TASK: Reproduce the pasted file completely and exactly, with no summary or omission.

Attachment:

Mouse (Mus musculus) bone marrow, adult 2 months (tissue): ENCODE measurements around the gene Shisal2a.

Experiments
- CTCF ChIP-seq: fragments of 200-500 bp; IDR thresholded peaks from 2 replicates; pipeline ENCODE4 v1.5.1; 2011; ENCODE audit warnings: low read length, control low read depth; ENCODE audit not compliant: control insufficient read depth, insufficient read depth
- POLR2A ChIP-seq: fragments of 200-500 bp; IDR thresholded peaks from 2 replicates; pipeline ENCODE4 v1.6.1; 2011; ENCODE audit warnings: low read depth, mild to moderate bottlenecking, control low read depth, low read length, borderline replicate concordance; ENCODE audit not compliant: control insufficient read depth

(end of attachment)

Mouse (Mus musculus) bone marrow, adult 2 months (tissue): ENCODE measurements around the gene Shisal2a.

Experiments
- CTCF ChIP-seq: fragments of 200-500 bp; IDR thresholded peaks from 2 replicates; pipeline ENCODE4 v1.5.1; 2011; ENCODE audit warnings: low read length, control low read depth; ENCODE audit not compliant: control insufficient read depth, insufficient read depth
- POLR2A ChIP-seq: fragments of 200-500 bp; IDR thresholded peaks from 2 replicates; pipeline ENCODE4 v1.6.1; 2011; ENCODE audit warnings: low read depth, mild to moderate bottlenecking, control low read depth, low read length, borderline replicate concordance; ENCODE audit not compliant: control insufficient read depth